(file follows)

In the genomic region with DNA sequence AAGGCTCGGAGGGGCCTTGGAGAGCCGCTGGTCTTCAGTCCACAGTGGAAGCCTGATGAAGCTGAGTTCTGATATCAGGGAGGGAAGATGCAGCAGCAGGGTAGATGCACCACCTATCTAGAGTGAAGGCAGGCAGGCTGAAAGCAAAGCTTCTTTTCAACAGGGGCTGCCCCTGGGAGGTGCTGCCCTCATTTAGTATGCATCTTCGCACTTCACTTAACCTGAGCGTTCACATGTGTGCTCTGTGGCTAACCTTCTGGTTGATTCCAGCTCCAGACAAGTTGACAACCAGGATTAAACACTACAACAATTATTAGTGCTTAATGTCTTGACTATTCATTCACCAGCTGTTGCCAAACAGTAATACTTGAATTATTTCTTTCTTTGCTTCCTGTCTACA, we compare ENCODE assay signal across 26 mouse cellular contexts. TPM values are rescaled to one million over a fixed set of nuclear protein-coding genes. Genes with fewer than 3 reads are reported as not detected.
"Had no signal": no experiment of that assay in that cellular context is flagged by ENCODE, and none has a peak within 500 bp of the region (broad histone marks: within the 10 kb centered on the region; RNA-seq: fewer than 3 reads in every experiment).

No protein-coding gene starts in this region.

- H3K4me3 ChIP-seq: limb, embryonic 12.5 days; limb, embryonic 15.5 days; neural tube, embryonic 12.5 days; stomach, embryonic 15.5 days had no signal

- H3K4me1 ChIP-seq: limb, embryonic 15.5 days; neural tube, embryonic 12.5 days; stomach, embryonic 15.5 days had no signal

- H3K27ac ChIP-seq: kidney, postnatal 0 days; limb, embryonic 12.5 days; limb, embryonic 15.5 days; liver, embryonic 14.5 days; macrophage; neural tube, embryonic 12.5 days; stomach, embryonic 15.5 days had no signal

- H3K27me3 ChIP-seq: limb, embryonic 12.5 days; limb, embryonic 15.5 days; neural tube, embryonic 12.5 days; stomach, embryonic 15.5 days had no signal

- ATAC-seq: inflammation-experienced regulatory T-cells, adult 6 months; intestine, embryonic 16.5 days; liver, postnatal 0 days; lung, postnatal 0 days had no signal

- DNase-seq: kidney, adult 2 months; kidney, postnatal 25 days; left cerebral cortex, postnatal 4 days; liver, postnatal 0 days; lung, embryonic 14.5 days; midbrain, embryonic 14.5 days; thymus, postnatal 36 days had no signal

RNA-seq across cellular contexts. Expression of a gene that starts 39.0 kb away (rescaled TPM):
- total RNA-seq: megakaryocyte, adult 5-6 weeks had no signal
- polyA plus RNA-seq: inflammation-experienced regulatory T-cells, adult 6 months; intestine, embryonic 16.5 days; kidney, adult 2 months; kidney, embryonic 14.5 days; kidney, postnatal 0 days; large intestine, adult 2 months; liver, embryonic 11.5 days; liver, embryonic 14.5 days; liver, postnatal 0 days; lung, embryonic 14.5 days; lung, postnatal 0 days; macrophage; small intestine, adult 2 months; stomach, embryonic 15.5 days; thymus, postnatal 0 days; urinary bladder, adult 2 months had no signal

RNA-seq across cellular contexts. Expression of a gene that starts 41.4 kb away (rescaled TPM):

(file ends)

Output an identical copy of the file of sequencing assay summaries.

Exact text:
In the genomic region with DNA sequence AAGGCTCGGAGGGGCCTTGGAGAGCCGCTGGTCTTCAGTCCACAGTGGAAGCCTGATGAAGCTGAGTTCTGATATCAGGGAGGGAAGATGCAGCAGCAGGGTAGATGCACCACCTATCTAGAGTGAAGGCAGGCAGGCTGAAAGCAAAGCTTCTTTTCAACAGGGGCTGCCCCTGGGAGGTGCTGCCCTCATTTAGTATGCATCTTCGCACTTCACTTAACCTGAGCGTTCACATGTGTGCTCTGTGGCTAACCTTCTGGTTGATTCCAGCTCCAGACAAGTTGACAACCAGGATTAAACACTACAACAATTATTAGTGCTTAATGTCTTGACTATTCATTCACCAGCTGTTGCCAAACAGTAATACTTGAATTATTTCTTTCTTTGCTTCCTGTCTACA, we compare ENCODE assay signal across 26 mouse cellular contexts. TPM values are rescaled to one million over a fixed set of nuclear protein-coding genes. Genes with fewer than 3 reads are reported as not detected.
"Had no signal": no experiment of that assay in that cellular context is flagged by ENCODE, and none has a peak within 500 bp of the region (broad histone marks: within the 10 kb centered on the region; RNA-seq: fewer than 3 reads in every experiment).

No protein-coding gene starts in this region.

- H3K4me3 ChIP-seq: limb, embryonic 12.5 days; limb, embryonic 15.5 days; neural tube, embryonic 12.5 days; stomach, embryonic 15.5 days had no signal

- H3K4me1 ChIP-seq: limb, embryonic 15.5 days; neural tube, embryonic 12.5 days; stomach, embryonic 15.5 days had no signal

- H3K27ac ChIP-seq: kidney, postnatal 0 days; limb, embryonic 12.5 days; limb, embryonic 15.5 days; liver, embryonic 14.5 days; macrophage; neural tube, embryonic 12.5 days; stomach, embryonic 15.5 days had no signal

- H3K27me3 ChIP-seq: limb, embryonic 12.5 days; limb, embryonic 15.5 days; neural tube, embryonic 12.5 days; stomach, embryonic 15.5 days had no signal

- ATAC-seq: inflammation-experienced regulatory T-cells, adult 6 months; intestine, embryonic 16.5 days; liver, postnatal 0 days; lung, postnatal 0 days had no signal

- DNase-seq: kidney, adult 2 months; kidney, postnatal 25 days; left cerebral cortex, postnatal 4 days; liver, postnatal 0 days; lung, embryonic 14.5 days; midbrain, embryonic 14.5 days; thymus, postnatal 36 days had no signal

RNA-seq across cellular contexts. Expression of a gene that starts 39.0 kb away (rescaled TPM):
- total RNA-seq: megakaryocyte, adult 5-6 weeks had no signal
- polyA plus RNA-seq: inflammation-experienced regulatory T-cells, adult 6 months; intestine, embryonic 16.5 days; kidney, adult 2 months; kidney, embryonic 14.5 days; kidney, postnatal 0 days; large intestine, adult 2 months; liver, embryonic 11.5 days; liver, embryonic 14.5 days; liver, postnatal 0 days; lung, embryonic 14.5 days; lung, postnatal 0 days; macrophage; small intestine, adult 2 months; stomach, embryonic 15.5 days; thymus, postnatal 0 days; urinary bladder, adult 2 months had no signal

RNA-seq across cellular contexts. Expression of a gene that starts 41.4 kb away (rescaled TPM):